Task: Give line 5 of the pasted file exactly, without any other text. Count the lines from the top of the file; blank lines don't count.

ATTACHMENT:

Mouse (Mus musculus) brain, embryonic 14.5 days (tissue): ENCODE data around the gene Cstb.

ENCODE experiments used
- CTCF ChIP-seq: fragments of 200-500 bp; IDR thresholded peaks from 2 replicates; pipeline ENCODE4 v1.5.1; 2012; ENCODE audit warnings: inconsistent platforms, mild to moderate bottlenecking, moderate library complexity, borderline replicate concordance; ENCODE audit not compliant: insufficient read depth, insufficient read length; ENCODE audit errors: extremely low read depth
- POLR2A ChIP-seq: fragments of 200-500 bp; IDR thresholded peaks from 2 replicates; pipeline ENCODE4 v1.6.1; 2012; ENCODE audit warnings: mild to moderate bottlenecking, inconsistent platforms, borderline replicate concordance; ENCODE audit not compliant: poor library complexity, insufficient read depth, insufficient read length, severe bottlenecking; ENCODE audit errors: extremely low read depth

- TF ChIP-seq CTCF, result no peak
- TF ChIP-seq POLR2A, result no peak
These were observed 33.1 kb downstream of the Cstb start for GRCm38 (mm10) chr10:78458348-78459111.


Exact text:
- TF ChIP-seq CTCF, result no peak